A home is submerged in Pine Creek in Fairfield, Conn., as treacherous weather caused by Tropical Storm Irene came through the area on Sunday. Tropical Storm Irene sent sea water flooding into shoreline communities and destroyed oceanfront homes as it surged across Connecticut, toppling trees and cutting power to nearly half the state.
NEW YORK -- Stripped of hurricane rank, Tropical Storm Irene spent the last of its fury Sunday, leaving treacherous flooding and millions without power -- but an unfazed New York and relief that it was nothing like the nightmare authorities feared.
Slowly, the East Coast surveyed the damage, up to $7 billion by one private estimate. For many the danger had not passed: Rivers and creeks turned into raging torrents tumbling with limbs and parts of buildings in northern New England and upstate New York.
"This is not over," President Obama said from the Rose Garden.
Flooding was widespread in Vermont, where parts of Brattleboro, Bennington and several other communities, were submerged. One woman was swept away and feared drowned in the Deerfield River.
Meanwhile, the nation's most populous region looked to a new week and the arduous process of getting back to normal.
New York lifted its evacuation order for 370,000 people and said it hoped to have its subway, shut down for the first time by a natural disaster, rolling again Monday, though maybe not in time for the morning commute. Philadelphia restarted its trains and buses.
"All in all," New York Mayor Michael Bloomberg said, "we are in pretty good shape."
At least 21 people died in the storm, most of them when trees crashed through roofs or onto cars.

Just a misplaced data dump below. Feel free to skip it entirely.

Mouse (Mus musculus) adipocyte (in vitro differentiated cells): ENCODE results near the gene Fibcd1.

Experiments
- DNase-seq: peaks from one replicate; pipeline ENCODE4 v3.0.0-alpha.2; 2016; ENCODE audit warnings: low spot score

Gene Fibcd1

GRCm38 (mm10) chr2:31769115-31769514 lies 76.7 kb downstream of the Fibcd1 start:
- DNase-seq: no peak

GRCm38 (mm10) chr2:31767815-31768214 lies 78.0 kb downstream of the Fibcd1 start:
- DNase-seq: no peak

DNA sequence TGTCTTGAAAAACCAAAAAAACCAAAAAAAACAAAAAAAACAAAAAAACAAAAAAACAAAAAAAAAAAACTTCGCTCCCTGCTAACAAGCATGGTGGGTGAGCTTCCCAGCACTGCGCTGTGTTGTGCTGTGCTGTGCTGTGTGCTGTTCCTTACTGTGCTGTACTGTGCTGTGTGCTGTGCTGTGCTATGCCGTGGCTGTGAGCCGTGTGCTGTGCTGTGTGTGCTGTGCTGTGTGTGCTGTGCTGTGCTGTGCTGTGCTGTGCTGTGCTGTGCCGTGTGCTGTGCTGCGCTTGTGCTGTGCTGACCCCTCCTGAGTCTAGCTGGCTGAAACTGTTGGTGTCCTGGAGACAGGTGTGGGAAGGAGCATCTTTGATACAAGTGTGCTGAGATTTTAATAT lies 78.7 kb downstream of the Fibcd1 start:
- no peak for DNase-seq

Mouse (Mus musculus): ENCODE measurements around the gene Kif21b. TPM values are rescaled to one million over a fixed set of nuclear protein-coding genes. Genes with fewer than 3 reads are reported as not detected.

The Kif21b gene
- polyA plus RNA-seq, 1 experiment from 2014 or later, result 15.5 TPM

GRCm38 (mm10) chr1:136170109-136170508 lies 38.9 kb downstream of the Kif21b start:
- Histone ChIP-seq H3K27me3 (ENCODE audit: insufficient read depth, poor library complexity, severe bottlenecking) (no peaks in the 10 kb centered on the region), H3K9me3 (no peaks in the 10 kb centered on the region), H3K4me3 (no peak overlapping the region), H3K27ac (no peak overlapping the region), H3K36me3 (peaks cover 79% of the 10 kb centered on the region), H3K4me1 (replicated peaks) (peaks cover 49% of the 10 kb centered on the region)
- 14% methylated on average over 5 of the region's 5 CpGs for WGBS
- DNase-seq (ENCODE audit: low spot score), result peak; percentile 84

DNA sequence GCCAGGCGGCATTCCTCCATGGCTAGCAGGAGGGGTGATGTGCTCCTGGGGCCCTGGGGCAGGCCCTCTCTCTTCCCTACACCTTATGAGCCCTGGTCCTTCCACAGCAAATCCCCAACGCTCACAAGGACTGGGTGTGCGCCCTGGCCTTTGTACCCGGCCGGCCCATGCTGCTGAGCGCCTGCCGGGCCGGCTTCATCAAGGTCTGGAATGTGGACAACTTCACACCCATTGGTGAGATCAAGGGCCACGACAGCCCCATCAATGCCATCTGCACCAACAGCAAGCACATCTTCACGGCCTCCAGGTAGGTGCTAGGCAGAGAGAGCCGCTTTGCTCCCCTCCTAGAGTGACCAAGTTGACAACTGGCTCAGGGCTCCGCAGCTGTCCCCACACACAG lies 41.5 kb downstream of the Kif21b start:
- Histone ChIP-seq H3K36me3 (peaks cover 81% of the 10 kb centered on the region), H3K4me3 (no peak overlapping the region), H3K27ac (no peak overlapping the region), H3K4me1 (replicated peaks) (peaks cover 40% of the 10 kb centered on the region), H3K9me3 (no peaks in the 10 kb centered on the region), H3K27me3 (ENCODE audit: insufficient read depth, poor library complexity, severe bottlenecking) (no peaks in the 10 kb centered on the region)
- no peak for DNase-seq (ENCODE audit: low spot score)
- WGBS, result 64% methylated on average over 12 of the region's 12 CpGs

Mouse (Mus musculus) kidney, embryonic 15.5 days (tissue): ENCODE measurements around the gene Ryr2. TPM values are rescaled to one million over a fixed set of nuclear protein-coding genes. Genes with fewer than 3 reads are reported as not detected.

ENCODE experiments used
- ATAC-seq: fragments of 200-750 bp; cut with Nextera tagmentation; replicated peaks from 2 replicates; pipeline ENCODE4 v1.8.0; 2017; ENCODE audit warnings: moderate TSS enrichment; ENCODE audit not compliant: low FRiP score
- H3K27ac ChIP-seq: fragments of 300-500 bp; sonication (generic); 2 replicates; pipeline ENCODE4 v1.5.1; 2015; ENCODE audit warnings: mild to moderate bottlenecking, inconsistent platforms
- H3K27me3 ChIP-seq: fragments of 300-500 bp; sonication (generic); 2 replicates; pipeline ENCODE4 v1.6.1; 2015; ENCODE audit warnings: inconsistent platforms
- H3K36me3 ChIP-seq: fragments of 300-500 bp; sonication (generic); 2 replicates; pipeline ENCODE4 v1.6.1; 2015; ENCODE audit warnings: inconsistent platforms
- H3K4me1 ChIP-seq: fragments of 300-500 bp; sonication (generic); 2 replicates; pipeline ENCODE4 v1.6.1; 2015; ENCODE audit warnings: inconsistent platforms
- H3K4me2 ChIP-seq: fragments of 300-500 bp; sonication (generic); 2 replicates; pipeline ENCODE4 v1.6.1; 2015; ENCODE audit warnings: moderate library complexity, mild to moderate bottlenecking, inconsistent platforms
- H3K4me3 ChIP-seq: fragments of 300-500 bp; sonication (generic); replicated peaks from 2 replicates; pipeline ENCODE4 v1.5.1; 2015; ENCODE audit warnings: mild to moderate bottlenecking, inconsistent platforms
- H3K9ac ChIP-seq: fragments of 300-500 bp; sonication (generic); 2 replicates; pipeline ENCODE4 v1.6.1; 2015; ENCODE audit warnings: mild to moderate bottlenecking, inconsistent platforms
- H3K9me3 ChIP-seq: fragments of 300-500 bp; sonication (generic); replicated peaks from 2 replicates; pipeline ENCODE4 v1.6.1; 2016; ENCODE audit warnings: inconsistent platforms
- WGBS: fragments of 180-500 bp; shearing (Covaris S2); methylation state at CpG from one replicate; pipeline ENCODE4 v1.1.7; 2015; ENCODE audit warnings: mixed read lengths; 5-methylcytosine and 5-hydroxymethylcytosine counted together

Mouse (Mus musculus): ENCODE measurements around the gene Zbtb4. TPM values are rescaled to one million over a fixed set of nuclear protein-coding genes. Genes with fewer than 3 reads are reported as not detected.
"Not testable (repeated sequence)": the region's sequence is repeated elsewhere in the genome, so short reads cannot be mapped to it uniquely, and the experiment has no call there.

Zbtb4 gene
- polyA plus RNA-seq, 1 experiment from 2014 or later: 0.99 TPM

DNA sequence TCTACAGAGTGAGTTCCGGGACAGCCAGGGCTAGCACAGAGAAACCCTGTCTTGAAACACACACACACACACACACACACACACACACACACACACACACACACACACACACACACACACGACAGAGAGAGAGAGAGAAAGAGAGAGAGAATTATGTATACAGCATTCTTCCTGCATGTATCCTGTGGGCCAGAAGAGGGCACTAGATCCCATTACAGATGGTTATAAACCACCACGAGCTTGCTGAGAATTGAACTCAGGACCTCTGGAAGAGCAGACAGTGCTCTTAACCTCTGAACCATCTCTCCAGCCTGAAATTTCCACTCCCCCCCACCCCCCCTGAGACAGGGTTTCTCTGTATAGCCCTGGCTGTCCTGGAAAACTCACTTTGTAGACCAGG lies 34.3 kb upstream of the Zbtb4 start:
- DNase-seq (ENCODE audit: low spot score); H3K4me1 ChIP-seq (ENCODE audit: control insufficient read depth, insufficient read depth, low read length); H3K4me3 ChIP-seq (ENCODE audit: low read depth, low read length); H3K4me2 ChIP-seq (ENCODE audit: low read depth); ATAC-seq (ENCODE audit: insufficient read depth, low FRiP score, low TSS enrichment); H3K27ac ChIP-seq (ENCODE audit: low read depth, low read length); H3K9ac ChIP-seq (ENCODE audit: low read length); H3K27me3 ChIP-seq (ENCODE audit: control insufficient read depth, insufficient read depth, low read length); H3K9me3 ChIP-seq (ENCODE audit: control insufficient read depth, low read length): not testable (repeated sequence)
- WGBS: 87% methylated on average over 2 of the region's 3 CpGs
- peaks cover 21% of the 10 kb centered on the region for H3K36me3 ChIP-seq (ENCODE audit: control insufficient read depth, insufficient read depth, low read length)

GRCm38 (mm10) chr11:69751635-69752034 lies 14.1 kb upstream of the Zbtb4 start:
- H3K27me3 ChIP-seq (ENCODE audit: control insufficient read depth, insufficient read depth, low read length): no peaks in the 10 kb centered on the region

The main New York power company, Consolidated Edison, didn't have to go through with a plan to cut electricity to lower Manhattan to protect its equipment. Engineers had worried that salty seawater would damage the wiring.
And two pillars of the neighborhood came through the storm just fine: The New York Stock Exchange said it would be open for business on Monday, and the Sept. 11 memorial at the World Trade Center site didn't lose a single tree.
The center of Irene passed over Central Park at midmorning with the storm packing 65 mph winds. By evening, with its giant figure-six shape brushing over New England and drifting east, it was down to 50 mph. It was expected to drop below tropical storm strength -- 39 mph -- before midnight, and was to drift into Canada later Sunday or early Monday.
"Just another storm," said Scott Beller, who was at a Lowe's hardware store in the Long Island hamlet of Centereach, looking for a generator because his power was out.
The Northeast was spared the urban nightmare some had worried about -- crippled infrastructure, stranded people and windows blown out of skyscrapers. Early assessments showed "it wasn't as bad as we thought it would be," New Jersey Gov. Chris Christie said.
Later in the day, the extent of the damage became clearer. Flood waters were rising across New Jersey, closing side streets and major highways including the New Jersey Turnpike and Interstate 295. In Essex County, authorities used a five-ton truck to ferry people away from their homes as the Passaic River neared its expected crest Sunday night.
Twenty homes on Long Island Sound in Connecticut were destroyed by churning surf. The torrential rain chased hundreds of people in upstate New York from their homes and washed out 137 miles of the state's main highway.
In Massachusetts, the National Guard had to help people evacuate. The ski resort town of Wilmington, Vt., was flooded, but nobody could get to it because both state roads leading there were underwater.
"This is the worst I've ever seen in Vermont," said Mike O'Neil, the state emergency management director.
Rivers roared in New Jersey and Pennsylvania. In the Hudson Valley town of New Paltz, N.Y., so many people were gathering to watch a rising river that authorities banned alcohol sales and ordered people inside. And in Rhode Island, which has a geography thick with bays, inlets and shoreline, authorities were worried about coastal flooding at evening high tide.